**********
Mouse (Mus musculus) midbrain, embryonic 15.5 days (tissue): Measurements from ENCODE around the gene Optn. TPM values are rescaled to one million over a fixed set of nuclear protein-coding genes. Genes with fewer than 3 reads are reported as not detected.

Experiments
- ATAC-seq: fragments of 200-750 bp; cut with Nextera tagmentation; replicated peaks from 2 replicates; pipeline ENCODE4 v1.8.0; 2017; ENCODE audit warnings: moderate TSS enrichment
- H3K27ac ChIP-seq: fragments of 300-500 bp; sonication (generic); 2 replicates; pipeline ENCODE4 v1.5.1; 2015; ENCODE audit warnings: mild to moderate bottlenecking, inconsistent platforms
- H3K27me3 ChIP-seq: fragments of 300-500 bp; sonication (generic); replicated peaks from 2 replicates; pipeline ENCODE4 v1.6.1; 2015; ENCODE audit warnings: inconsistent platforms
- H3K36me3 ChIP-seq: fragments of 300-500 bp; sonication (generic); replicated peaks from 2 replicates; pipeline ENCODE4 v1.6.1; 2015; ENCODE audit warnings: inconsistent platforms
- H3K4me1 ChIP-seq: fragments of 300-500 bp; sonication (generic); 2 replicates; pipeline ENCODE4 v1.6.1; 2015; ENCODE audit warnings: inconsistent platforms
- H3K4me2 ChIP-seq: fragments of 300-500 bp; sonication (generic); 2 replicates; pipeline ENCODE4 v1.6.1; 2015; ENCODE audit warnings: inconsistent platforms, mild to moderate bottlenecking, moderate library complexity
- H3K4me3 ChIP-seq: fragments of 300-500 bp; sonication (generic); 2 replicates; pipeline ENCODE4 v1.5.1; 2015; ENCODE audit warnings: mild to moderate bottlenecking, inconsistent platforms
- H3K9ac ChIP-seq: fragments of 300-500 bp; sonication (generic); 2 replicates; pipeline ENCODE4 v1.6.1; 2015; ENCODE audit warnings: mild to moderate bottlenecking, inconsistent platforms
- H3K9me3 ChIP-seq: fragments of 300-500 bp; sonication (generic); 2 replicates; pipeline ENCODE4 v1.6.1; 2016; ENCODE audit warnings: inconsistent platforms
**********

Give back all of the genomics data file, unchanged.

Mouse (Mus musculus) midbrain, embryonic 15.5 days (tissue): Measurements from ENCODE around the gene Optn. TPM values are rescaled to one million over a fixed set of nuclear protein-coding genes. Genes with fewer than 3 reads are reported as not detected.

Experiments
- ATAC-seq: fragments of 200-750 bp; cut with Nextera tagmentation; replicated peaks from 2 replicates; pipeline ENCODE4 v1.8.0; 2017; ENCODE audit warnings: moderate TSS enrichment
- H3K27ac ChIP-seq: fragments of 300-500 bp; sonication (generic); 2 replicates; pipeline ENCODE4 v1.5.1; 2015; ENCODE audit warnings: mild to moderate bottlenecking, inconsistent platforms
- H3K27me3 ChIP-seq: fragments of 300-500 bp; sonication (generic); replicated peaks from 2 replicates; pipeline ENCODE4 v1.6.1; 2015; ENCODE audit warnings: inconsistent platforms
- H3K36me3 ChIP-seq: fragments of 300-500 bp; sonication (generic); replicated peaks from 2 replicates; pipeline ENCODE4 v1.6.1; 2015; ENCODE audit warnings: inconsistent platforms
- H3K4me1 ChIP-seq: fragments of 300-500 bp; sonication (generic); 2 replicates; pipeline ENCODE4 v1.6.1; 2015; ENCODE audit warnings: inconsistent platforms
- H3K4me2 ChIP-seq: fragments of 300-500 bp; sonication (generic); 2 replicates; pipeline ENCODE4 v1.6.1; 2015; ENCODE audit warnings: inconsistent platforms, mild to moderate bottlenecking, moderate library complexity
- H3K4me3 ChIP-seq: fragments of 300-500 bp; sonication (generic); 2 replicates; pipeline ENCODE4 v1.5.1; 2015; ENCODE audit warnings: mild to moderate bottlenecking, inconsistent platforms
- H3K9ac ChIP-seq: fragments of 300-500 bp; sonication (generic); 2 replicates; pipeline ENCODE4 v1.6.1; 2015; ENCODE audit warnings: mild to moderate bottlenecking, inconsistent platforms
- H3K9me3 ChIP-seq: fragments of 300-500 bp; sonication (generic); 2 replicates; pipeline ENCODE4 v1.6.1; 2016; ENCODE audit warnings: inconsistent platforms